I think Russian President Putin must be hold accountable because he is the boss of Syrian President Assad. Anti-west is Putin's premier goal, no matter how many innocent little children dead.

  • rate this

    Comment number 71.

    The west has to stop being the policeman of civil wars. All western nations I can think of have been born from the crucible of civil uprising or war.

    If you intercede you create democracy by gun and are no better than the warring parties.

    Regime change must be brought about by the local population or the change will only be temporary as there is not enough to hold the old guard back. .

  • rate this

    Comment number 70.

    Its absolutely none of our business! Let the Arab league sort it out.

  • rate this

    Comment number 69.

    So have they found any of those WMDs yet?

    Our media is so full of it

  • rate this

    Comment number 68.

    Too little too late! At some point we will be involved in sorting out this mess so we might as well get started now to prevent more killings like this.

  • rate this

    Comment number 67.

    Good news but what would hurt them much more would be to ban them from coming here for the Olympics but that would upset the Olympic movement who think this farce is more important than children getting their throats cuit

  • rate this

    Comment number 66.

    whether people like it or not without UN support we can't go in and remove the regime...this time. Most people are effected by what the read and see or watch but Chinese goverment are right... what would we do after they are gone? it hasn't worked out right in Iraq or Afganistan.

    Everyone just wants the violance to stop but at the top he doesn't want to go.

  • rate this

    Comment number 65.

    That's telling Syria !! What next will the West do ? Write a strongly worded letter to The Times ?

  • rate this

    Comment number 64.

    This is what happens when people who can do something do nothing.

    No doubt we will have the anti-British brigade still raving on about Iraq whilst conveniently forgetting atrocities like this were happening regularly under Sadam.

    I only hope this government shows as much conviction as the Blair government and removes this dictator once and for all.

  • rate this

    Comment number 63.

    The Shabiha and Syrian Air Force Intelligence have been killing children all through the uprising. It's how the whole thing started. Let's remember Hamza Al Khateeb and all the other innocent children who have been targeted by this disgusting wicked regime.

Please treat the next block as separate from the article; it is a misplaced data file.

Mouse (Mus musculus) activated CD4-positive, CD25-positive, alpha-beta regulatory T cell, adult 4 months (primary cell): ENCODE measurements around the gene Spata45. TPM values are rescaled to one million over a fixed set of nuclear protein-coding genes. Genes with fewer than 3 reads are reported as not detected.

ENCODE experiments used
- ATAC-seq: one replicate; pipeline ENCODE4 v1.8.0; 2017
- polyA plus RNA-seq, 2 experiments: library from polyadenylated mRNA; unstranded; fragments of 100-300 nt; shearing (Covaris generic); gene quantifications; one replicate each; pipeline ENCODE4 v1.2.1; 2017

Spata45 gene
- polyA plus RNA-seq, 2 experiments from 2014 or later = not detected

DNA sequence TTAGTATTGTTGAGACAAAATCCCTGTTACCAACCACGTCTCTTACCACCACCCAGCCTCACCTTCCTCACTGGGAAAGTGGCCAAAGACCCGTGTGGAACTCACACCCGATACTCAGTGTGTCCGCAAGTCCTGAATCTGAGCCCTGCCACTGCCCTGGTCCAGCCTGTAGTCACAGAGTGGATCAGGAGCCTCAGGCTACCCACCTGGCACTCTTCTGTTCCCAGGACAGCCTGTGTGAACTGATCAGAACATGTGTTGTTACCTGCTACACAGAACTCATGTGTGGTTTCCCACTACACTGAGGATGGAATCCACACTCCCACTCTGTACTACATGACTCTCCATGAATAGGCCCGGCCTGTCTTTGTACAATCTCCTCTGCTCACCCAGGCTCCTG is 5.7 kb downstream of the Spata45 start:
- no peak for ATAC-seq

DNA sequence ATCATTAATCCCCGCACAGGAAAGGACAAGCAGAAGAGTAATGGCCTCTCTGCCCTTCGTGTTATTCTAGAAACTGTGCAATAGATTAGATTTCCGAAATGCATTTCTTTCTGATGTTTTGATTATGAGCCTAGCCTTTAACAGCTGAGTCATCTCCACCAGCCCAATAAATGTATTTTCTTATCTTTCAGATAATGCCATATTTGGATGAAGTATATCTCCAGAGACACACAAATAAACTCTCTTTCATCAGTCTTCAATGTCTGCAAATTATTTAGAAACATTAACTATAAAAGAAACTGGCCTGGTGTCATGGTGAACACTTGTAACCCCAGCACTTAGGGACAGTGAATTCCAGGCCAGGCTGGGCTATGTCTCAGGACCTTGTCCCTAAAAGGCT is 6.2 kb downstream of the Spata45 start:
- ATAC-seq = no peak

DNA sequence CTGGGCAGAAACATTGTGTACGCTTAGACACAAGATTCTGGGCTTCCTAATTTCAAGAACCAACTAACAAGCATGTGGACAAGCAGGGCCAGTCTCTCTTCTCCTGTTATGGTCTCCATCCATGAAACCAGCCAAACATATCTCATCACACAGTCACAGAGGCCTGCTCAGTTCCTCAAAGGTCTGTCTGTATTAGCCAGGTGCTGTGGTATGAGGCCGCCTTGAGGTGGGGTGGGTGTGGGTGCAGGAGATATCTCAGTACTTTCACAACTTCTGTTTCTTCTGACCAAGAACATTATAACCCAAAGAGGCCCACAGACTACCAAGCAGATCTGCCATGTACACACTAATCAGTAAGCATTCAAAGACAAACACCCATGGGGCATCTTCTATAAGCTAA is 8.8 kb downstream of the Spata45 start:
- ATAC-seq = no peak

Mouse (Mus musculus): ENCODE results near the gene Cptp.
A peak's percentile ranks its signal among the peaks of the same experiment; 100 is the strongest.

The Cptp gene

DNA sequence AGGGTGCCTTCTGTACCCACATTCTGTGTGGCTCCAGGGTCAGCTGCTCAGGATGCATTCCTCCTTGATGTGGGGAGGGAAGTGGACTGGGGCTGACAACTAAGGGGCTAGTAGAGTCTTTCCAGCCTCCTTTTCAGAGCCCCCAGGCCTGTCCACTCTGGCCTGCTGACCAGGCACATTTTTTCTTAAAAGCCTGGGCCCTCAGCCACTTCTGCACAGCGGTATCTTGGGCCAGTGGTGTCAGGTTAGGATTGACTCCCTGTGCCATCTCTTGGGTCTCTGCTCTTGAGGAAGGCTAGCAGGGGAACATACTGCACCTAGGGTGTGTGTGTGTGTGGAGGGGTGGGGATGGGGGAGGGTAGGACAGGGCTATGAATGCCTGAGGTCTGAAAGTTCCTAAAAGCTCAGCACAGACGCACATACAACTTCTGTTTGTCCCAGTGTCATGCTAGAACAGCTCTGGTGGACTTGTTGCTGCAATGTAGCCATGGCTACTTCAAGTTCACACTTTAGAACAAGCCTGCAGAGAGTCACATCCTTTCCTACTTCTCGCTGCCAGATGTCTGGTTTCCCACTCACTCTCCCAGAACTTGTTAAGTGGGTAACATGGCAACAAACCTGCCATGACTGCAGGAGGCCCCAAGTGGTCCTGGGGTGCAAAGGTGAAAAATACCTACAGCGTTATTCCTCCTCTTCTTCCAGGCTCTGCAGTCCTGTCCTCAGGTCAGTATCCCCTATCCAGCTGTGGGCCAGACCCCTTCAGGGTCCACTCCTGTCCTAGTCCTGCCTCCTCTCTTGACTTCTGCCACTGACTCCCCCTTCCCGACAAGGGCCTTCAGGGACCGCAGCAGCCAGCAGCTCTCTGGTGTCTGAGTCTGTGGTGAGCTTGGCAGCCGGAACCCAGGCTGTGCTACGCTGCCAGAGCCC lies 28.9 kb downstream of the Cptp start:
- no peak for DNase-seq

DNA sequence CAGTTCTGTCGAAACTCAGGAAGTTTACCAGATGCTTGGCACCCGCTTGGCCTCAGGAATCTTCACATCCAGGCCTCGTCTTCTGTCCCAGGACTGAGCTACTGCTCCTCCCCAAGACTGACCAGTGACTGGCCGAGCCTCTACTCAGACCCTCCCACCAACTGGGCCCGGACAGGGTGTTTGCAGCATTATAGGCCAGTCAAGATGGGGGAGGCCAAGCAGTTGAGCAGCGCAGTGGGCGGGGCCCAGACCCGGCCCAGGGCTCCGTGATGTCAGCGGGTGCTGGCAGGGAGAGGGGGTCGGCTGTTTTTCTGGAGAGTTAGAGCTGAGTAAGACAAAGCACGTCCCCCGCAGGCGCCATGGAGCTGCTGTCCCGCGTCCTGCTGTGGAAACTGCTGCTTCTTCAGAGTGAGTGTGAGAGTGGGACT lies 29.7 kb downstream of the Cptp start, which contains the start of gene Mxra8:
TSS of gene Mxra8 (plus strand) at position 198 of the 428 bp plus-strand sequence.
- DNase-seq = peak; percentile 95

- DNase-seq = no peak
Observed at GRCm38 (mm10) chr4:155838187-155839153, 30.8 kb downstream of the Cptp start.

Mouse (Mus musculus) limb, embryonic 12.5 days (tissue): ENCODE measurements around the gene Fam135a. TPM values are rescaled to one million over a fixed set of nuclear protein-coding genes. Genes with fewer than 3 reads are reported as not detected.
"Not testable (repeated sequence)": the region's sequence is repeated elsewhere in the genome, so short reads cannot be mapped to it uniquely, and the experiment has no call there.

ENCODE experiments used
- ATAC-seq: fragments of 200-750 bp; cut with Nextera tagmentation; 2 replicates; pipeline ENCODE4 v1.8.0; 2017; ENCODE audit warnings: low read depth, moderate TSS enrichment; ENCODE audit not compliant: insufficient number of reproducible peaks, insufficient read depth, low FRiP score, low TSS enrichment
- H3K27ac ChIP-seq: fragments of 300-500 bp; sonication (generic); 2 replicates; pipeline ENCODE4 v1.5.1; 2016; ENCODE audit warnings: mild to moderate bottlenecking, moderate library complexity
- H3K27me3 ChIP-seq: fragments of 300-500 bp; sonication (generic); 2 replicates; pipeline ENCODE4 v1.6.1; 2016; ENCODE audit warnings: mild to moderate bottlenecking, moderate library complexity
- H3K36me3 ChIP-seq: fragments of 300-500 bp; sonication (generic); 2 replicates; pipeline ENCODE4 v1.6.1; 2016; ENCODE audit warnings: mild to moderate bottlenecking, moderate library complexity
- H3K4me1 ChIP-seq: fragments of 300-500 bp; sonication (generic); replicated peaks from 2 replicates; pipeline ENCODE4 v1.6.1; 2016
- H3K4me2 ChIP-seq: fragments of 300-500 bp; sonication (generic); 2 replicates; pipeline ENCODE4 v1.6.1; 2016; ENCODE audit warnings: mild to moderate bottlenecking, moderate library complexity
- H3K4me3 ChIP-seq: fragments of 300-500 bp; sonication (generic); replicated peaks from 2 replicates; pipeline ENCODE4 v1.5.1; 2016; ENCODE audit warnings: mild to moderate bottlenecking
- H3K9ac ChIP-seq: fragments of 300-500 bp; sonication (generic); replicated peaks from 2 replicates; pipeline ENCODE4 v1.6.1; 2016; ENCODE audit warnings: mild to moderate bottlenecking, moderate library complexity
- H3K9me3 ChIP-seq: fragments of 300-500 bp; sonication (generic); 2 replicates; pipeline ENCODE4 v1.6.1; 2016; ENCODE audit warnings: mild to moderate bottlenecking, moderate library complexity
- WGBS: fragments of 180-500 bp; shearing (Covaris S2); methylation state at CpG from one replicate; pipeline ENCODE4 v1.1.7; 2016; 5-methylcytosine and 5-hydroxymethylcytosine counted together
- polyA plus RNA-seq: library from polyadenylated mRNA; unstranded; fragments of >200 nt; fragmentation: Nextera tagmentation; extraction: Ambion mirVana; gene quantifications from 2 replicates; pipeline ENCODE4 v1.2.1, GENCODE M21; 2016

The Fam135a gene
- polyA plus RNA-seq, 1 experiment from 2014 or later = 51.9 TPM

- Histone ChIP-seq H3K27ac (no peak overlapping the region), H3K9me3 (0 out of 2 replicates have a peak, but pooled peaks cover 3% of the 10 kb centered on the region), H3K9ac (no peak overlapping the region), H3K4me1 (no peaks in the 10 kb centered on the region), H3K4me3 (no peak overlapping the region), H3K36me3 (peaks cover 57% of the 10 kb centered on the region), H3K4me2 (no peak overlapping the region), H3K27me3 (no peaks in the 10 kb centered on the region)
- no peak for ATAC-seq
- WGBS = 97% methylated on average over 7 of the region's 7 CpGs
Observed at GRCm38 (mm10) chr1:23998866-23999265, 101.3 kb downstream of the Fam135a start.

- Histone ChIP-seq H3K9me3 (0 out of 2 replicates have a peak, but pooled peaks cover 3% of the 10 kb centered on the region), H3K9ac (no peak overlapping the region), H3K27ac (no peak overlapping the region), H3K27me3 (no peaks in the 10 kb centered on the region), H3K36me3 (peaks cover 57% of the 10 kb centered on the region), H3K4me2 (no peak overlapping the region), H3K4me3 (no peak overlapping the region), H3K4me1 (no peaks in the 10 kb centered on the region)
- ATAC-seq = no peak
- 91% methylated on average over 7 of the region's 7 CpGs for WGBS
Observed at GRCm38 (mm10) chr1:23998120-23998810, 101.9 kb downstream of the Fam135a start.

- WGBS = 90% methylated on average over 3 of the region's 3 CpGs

• rate this

    Comment number 62.

    @ hyken no.41
    'I was talking about the armed syrian rebels - syrian army defectors as well as extremists from other countries. Opportunists and very dangerous to the Syrian peace process.'
    Yeah, 'cos defecting from the army, rather than kill civilians, that's opportunistic, right? And you said 'most' - so all the peaceful protesters vanished, did they, replaced by insurgents? Nonsense!

  • rate this

    Comment number 61.

    As far as I can see, Russia appears to be the rogue here blocking attempts to remove the Syrian murdering Dictatorship.

    Russia has the ability to use its own non-violent diplomacy but it does nothing because it is a major seller of military arms to Syria - that is dispicable, especially when the throats of children have been cut and Russia protects its business interests over childrens lives.

  • rate this

    Comment number 60.

    Russia and China may be supporting Assad because of their trade relations, but to the cynical mind, why do you think our government is supporting the opposition? Is it because they genuinely care about the lives of innocent civilians – a noble thought – or is it because they want to build similar trade relations should the new government cease power? It's not a nice thing to consider...


Page 25 of 28


More Middle East stories



BBC © 2014 The BBC is not responsible for the content of external sites. Read more.

This page is best viewed in an up-to-date web browser with style sheets (CSS) enabled. While you will be able to view the content of this page in your current browser, you will not be able to get the full visual experience. Please consider upgrading your browser software or enabling style sheets (CSS) if you are able to do so.